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Students with Food Allergies Decry Struggles Navigating On-Campus Dining

Annenberg Hall is the designated dining facility for first-year students.
Annenberg Hall is the designated dining facility for first-year students. By Jenny M. Lu
By Juliet E. Isselbacher and Amanda Y. Su, Crimson Staff Writers

Some Harvard undergraduates with food allergies and intolerances said they struggle to navigate on-campus dining, citing issues with incomplete labeling and cross-contamination in the dining halls, as well as accommodation protocols they believe are inadequate.

Affected students added that they have faced health risks as a result of eating in the dining halls, despite progress they say Harvard has made.

Kayla M. Manning ’22, who has celiac disease, recalled becoming incapacitated at the beginning of her first year at the College because flour was not included on the ingredients list for the rice pilaf in Annenberg Hall, the freshman dining facility.

“That incident really scared me. And so it made me extra aware of all of the foods that I was putting in my body because, again, I hated my first few weeks at Harvard, to spend them sick like I did,” she said. “It's not just like my stomach hurts. It affects my whole body. It is an autoimmune disease.”

Alexa C. Jordan ’22, who is allergic to tree nuts, said ingesting nuts has regularly caused her to go into anaphylactic shock. Though she has not had a reaction in a Harvard University Dining Services dining hall, she said that incomplete or inadequate labeling — that which fails to bold or highlight common allergens — has resulted in several close calls.

HUDS Director for Strategic Initiatives and Communications Crista Martin wrote in an email that menu cards in Harvard dining halls only have partial ingredient lists due to space constraints.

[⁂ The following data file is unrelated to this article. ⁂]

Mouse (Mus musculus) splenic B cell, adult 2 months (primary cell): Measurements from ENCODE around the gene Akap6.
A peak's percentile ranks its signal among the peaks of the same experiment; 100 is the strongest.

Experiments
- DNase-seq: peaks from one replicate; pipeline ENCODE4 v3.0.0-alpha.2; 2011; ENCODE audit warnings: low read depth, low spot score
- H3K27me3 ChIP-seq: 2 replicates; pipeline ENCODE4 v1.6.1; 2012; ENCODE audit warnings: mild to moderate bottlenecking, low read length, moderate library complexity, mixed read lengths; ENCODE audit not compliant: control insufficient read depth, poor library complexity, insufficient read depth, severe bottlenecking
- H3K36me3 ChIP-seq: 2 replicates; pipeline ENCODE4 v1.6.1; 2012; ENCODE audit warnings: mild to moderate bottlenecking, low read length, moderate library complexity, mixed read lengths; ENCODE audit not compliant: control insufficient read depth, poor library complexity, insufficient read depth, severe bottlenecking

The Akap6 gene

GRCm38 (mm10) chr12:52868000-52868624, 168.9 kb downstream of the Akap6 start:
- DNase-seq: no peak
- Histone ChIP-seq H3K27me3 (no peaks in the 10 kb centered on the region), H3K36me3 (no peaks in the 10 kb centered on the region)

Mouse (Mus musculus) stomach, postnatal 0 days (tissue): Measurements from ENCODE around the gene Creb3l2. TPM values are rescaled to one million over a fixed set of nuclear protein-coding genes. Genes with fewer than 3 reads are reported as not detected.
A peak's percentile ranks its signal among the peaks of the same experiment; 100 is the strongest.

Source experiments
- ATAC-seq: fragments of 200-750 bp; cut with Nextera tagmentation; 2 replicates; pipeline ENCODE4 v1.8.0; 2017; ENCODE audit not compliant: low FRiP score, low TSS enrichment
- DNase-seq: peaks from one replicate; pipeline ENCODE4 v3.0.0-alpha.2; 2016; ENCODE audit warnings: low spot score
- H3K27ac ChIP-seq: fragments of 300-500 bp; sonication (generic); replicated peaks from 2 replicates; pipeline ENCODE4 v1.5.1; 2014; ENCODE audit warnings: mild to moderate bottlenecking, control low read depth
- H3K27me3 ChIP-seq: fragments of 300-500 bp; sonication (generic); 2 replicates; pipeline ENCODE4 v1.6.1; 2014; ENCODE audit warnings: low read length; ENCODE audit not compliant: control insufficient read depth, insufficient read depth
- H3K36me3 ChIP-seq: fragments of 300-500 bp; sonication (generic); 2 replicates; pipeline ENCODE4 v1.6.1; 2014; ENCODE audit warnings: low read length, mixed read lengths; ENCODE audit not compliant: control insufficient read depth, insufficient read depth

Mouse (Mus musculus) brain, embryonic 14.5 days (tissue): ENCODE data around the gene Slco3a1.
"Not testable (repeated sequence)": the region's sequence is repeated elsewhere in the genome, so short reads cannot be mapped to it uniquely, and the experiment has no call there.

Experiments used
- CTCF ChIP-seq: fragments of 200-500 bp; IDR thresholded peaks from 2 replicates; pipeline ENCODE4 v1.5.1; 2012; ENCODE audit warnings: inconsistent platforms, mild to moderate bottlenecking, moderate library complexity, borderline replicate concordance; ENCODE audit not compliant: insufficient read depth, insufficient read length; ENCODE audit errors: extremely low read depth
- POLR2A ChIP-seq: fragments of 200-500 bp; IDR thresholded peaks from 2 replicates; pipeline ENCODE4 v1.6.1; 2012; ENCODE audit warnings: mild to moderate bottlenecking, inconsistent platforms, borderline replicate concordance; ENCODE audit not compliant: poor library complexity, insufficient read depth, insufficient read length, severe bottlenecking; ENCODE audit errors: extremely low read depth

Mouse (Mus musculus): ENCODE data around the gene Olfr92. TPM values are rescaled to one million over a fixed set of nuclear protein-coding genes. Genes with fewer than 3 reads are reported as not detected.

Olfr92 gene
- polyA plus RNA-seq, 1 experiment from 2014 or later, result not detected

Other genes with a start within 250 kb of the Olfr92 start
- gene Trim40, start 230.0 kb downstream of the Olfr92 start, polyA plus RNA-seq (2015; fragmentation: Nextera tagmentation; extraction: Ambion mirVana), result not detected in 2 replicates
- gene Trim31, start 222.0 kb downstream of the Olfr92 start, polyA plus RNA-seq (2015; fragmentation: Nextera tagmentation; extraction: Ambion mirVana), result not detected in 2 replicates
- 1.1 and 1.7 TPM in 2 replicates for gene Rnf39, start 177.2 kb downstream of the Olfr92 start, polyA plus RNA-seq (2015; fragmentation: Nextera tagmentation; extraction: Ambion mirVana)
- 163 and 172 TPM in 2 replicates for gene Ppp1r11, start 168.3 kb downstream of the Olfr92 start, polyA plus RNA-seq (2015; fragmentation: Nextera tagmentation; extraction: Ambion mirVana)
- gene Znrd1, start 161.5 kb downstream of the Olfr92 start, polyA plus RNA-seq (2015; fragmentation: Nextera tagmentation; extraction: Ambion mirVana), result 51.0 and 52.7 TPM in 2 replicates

However, students can find complete lists of ingredients and top allergens — in addition to gluten, pork, and alcohol — on the HUDS website, Crista added. HUDS also began listing top allergens and gluten on dining hall menu cards this semester.

Manning said cross-contamination in Harvard dining halls — particularly Annenberg — is a “nightmare” due to its self-service model. She gave the example of students serving themself green beans with a spoon and accidentally touching a piece of bread on their plate.

“Well, now I can't have the green beans, but there’s no way for me to watch every single person and see where the stuff goes,” she said.

Martin wrote that preventing cross-contamination entirely is impossible, but that HUDS staff members are trained on food allergies and gluten-free diets on an “ongoing basis.” Basic practices to avoid cross-contamination include regularly changing gloves and cutting surfaces. HUDS also staffs heavily trafficked areas like salad bars and entrée stations during peak meal times to monitor the cleanliness and safety of dishes and to swap utensils as needed, Martin wrote.

In order to avail themselves of individualized meal plans, students with dietary restrictions can register for accommodations directly with Harvard’s Accessible Education Office.